If we only had the spiffy name…

I mentioned this before in the Lazy Reading from last Sunday, but it’s worth a second look: Apple’s new Fusion Drive product appears to be very much like DragonFly’s swapcache.  DragonFly doesn’t have exclusive right to the idea of caching on a faster disk, clearly, so I’m not complaining that it’s “ours”.  It’s frustrating to see product announcement/press releases stumbling all over this like it’s a new thing.

Then again, having new ideas about technology ideas and making sure they spread is one of the points of the BSD license, so perhaps there’s no good reason to complain at all.

(Before anyone reads too much into this: No, I don’t know of any direct relationship between swapcache and Fusion Drive; they may have no common background other than structure.)

Posted by     Categories: DragonFly, Goings-on     6 Comments
6 Comments on If we only had the spiffy name…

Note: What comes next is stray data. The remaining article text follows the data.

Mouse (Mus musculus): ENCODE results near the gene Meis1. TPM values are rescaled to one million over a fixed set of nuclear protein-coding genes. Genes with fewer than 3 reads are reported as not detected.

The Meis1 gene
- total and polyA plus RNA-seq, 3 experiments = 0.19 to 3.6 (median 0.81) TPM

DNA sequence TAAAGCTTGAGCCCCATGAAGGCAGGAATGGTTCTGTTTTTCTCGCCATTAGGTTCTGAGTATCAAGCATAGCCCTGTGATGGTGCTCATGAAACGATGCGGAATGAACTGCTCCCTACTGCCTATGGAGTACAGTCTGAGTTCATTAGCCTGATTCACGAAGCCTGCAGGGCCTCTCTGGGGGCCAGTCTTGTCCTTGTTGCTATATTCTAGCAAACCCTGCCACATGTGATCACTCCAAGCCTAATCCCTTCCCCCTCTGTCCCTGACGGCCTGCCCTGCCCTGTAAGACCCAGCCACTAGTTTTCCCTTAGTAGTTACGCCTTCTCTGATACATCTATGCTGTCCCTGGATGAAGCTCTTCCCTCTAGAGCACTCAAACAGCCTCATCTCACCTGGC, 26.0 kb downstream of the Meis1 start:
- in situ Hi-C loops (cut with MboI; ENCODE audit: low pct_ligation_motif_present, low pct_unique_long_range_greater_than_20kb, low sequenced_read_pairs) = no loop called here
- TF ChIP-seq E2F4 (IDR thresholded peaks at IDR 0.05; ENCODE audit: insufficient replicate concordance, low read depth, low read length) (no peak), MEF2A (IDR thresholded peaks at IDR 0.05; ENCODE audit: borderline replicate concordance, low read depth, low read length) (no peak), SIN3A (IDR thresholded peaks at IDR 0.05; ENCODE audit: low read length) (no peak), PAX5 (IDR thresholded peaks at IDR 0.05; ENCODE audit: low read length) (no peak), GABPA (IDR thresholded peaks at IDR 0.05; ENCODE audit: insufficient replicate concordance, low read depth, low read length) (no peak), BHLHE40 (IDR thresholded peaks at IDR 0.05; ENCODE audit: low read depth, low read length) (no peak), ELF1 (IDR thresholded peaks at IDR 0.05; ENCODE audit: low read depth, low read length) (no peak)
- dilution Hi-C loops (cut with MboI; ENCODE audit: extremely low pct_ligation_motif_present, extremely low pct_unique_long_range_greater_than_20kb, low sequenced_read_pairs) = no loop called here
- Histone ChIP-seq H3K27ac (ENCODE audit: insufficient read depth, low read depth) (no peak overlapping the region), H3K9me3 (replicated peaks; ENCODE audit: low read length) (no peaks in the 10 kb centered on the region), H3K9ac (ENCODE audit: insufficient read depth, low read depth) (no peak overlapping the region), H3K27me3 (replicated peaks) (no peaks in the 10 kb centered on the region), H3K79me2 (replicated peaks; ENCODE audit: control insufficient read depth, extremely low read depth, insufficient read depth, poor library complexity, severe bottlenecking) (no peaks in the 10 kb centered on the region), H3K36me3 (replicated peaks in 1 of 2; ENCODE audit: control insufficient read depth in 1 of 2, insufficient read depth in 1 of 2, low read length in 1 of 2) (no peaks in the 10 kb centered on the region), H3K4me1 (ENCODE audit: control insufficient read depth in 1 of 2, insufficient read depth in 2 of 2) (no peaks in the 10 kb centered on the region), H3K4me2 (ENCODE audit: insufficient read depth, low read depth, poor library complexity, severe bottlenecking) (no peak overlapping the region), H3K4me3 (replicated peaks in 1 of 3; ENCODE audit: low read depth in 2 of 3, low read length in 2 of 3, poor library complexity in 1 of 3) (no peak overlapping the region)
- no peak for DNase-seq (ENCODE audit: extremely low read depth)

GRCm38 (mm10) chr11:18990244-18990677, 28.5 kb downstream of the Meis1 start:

1. Anonymous says:

    Windows had http://en.wikipedia.org/wiki/ReadyBoost earlier than DragonFly had swapcache.

  2. And I’m sure there’s people at Microsoft making the same face as me about it.

  3. Richard says:

    Except that it’s a tiered storage solution, not merely caching; not quite the same.

  4. Zoey4Ever says:

    I’d say Solaris with ZFS was first to use SSDs as a cache. See http://dtrace.org/blogs/ahl/2008/07/01/hybrid-storage-pools-in-cacm/

    »I wrote an article about the hybrid storage pool (HSP); that article appears in the recently released July [2008!!!] issue of Communications of the ACM. You can find it here. In the article, I talk about a novel way of augmenting the traditional storage stack with flash memory as a new level in the hierarchy between DRAM and disk«

  5. So it looks like the answer is that OS X is the last to get this functionality, but the first where it’s noticed by the press.

  6. coreyography says:

    Apple is a “mainstream” OS, that gets the benefit of modern, blazing-fast SSDs to make their implementation shine. ReadyBoost mostly used slower USB sticks (and Vista’s general perceived suckage made ReadyBoost look like turd wax anyway). While Dragonfly’s swapcache (and probably ZFS’ implementation) are technically adept, they are niche technologies in niche OSes (from the mainstream press’s point of view) that wouldn’t get much print no matter how good they were.